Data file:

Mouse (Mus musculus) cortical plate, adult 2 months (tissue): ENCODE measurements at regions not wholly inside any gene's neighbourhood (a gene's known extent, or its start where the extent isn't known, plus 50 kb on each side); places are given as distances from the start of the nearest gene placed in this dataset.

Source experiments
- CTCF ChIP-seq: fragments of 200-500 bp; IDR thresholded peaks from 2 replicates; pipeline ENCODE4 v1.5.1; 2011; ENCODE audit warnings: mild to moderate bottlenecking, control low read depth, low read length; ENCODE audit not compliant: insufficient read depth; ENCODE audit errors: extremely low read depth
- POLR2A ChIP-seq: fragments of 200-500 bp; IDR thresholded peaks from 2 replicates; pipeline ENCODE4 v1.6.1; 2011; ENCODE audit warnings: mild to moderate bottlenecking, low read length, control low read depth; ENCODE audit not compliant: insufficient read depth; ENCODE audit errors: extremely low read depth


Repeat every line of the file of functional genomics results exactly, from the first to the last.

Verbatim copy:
Mouse (Mus musculus) cortical plate, adult 2 months (tissue): ENCODE measurements at regions not wholly inside any gene's neighbourhood (a gene's known extent, or its start where the extent isn't known, plus 50 kb on each side); places are given as distances from the start of the nearest gene placed in this dataset.

Source experiments
- CTCF ChIP-seq: fragments of 200-500 bp; IDR thresholded peaks from 2 replicates; pipeline ENCODE4 v1.5.1; 2011; ENCODE audit warnings: mild to moderate bottlenecking, control low read depth, low read length; ENCODE audit not compliant: insufficient read depth; ENCODE audit errors: extremely low read depth
- POLR2A ChIP-seq: fragments of 200-500 bp; IDR thresholded peaks from 2 replicates; pipeline ENCODE4 v1.6.1; 2011; ENCODE audit warnings: mild to moderate bottlenecking, low read length, control low read depth; ENCODE audit not compliant: insufficient read depth; ENCODE audit errors: extremely low read depth